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Kneehill County Utilities will work with you to complete additional sampling to confirm that the previous test was accurate. If the second test also exceeds the guidelines, the County will provide information on ways you can reduce your exposure.
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Health Canada now recognizes the science says there is a public health benefit to reducing lead exposure to levels that are as low as possible. The guideline is intended to minimize public health risks from lead content in drinking water. It now has a lower maximum acceptable concentration for lead in drinking water. This places Canada with one of the lowest targets in the world for lead in drinking water.
You will have your water tested for lead and receive the test results within 14 days of the County receiving the results from the laboratory. A test result will only represent a moment in time; however, it identifies any potential concerns with lead levels in your water. You can use this information to make informed health decisions. Your assistance will help Kneehill County discover any issues with lead in the water system.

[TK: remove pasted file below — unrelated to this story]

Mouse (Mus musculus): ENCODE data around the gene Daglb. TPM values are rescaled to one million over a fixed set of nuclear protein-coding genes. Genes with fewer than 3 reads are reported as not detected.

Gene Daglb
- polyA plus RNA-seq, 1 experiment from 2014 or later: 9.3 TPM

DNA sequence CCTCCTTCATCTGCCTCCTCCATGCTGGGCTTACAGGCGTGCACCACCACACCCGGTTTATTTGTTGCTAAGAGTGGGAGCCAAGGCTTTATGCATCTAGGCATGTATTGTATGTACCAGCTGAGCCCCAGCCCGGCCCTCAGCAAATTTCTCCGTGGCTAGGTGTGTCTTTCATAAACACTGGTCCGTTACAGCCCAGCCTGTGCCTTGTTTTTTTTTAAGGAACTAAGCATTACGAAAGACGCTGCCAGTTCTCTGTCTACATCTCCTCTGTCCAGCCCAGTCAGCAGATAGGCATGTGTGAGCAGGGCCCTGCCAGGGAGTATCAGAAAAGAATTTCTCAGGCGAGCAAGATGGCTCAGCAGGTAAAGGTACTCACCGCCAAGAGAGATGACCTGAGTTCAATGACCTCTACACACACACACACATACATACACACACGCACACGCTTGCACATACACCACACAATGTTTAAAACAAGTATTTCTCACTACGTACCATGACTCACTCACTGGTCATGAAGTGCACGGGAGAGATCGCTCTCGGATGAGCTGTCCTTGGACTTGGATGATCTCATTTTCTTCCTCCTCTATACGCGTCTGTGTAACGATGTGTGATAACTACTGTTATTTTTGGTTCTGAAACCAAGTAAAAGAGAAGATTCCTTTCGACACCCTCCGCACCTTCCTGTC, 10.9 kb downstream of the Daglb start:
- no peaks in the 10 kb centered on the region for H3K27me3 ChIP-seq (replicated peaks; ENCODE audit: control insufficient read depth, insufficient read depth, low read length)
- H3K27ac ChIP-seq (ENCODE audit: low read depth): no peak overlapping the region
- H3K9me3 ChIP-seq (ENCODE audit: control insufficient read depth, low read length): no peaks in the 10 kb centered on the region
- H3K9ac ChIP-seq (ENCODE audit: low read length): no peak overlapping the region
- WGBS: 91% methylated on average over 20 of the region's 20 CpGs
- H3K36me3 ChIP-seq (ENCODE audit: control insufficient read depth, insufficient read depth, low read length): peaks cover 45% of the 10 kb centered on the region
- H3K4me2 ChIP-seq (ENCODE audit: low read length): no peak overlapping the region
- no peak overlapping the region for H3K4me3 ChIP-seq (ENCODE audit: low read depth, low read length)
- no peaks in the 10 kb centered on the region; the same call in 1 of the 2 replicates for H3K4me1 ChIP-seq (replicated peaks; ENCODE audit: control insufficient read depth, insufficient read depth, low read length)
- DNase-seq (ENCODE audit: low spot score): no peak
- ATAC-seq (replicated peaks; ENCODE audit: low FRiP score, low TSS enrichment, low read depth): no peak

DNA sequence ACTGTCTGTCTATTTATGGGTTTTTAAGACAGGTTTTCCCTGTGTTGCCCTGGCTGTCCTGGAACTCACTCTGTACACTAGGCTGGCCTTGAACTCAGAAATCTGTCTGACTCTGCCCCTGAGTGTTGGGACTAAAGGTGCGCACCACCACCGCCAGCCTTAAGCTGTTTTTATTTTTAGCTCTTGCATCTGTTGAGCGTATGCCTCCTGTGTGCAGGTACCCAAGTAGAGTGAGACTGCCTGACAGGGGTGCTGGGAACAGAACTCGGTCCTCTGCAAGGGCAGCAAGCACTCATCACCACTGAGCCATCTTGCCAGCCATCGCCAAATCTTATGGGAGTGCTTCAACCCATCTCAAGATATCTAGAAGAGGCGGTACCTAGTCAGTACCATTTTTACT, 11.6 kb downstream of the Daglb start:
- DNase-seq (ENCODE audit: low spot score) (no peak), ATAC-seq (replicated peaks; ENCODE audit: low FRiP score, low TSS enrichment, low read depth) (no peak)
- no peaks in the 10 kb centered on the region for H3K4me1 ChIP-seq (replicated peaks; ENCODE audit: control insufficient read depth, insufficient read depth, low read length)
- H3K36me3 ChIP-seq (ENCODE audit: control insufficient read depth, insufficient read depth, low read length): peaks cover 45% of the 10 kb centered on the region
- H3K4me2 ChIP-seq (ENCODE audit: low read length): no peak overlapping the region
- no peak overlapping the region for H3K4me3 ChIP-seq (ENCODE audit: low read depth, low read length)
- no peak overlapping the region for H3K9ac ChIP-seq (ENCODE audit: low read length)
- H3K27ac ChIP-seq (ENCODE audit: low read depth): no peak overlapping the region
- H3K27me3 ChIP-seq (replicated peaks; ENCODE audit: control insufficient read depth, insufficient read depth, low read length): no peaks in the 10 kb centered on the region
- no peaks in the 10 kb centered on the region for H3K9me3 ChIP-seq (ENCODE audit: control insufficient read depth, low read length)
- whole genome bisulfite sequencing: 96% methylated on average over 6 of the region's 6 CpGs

Kneehill County's water supply is safe and clean, and meets the new Health Canada guideline. However, the most common sources of lead in drinking water are “at the tap.” In other words, in the plumbing in your house and if you have lead service lines on your property.
Residents who think their homes may have lead fixtures can take measures to reduce their risk of lead exposure.
Residents can contact Health Link 24/7 for health information on lead exposure toll-free at 811. The following websites also have good information on how to reduce potential lead exposure.
Water Talk: Reducing your exposure to lead from drinking water
Common questions about lead and drinking water
Drinking water: what about lead?